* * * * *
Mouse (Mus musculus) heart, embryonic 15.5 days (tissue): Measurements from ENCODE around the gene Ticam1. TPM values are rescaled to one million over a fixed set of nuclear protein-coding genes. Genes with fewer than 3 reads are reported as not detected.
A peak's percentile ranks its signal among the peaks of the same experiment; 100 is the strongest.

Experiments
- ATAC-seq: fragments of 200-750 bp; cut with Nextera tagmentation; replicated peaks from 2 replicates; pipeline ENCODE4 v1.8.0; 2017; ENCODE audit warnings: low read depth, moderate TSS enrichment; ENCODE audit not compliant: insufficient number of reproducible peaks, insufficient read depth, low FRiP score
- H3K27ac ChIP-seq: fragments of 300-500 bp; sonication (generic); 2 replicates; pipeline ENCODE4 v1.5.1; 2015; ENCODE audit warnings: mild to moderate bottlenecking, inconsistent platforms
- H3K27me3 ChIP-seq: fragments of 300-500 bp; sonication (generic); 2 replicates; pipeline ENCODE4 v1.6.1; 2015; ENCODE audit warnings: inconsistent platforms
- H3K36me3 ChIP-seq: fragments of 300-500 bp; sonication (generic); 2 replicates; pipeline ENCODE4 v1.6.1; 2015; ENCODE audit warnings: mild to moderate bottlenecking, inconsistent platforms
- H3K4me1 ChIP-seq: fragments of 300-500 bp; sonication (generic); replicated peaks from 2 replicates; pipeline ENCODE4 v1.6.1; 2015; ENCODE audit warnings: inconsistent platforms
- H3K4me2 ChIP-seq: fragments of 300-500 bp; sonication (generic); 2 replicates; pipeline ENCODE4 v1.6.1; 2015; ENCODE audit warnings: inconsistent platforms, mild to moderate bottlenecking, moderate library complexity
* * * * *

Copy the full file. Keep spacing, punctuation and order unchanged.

Mouse (Mus musculus) heart, embryonic 15.5 days (tissue): Measurements from ENCODE around the gene Ticam1. TPM values are rescaled to one million over a fixed set of nuclear protein-coding genes. Genes with fewer than 3 reads are reported as not detected.
A peak's percentile ranks its signal among the peaks of the same experiment; 100 is the strongest.

Experiments
- ATAC-seq: fragments of 200-750 bp; cut with Nextera tagmentation; replicated peaks from 2 replicates; pipeline ENCODE4 v1.8.0; 2017; ENCODE audit warnings: low read depth, moderate TSS enrichment; ENCODE audit not compliant: insufficient number of reproducible peaks, insufficient read depth, low FRiP score
- H3K27ac ChIP-seq: fragments of 300-500 bp; sonication (generic); 2 replicates; pipeline ENCODE4 v1.5.1; 2015; ENCODE audit warnings: mild to moderate bottlenecking, inconsistent platforms
- H3K27me3 ChIP-seq: fragments of 300-500 bp; sonication (generic); 2 replicates; pipeline ENCODE4 v1.6.1; 2015; ENCODE audit warnings: inconsistent platforms
- H3K36me3 ChIP-seq: fragments of 300-500 bp; sonication (generic); 2 replicates; pipeline ENCODE4 v1.6.1; 2015; ENCODE audit warnings: mild to moderate bottlenecking, inconsistent platforms
- H3K4me1 ChIP-seq: fragments of 300-500 bp; sonication (generic); replicated peaks from 2 replicates; pipeline ENCODE4 v1.6.1; 2015; ENCODE audit warnings: inconsistent platforms
- H3K4me2 ChIP-seq: fragments of 300-500 bp; sonication (generic); 2 replicates; pipeline ENCODE4 v1.6.1; 2015; ENCODE audit warnings: inconsistent platforms, mild to moderate bottlenecking, moderate library complexity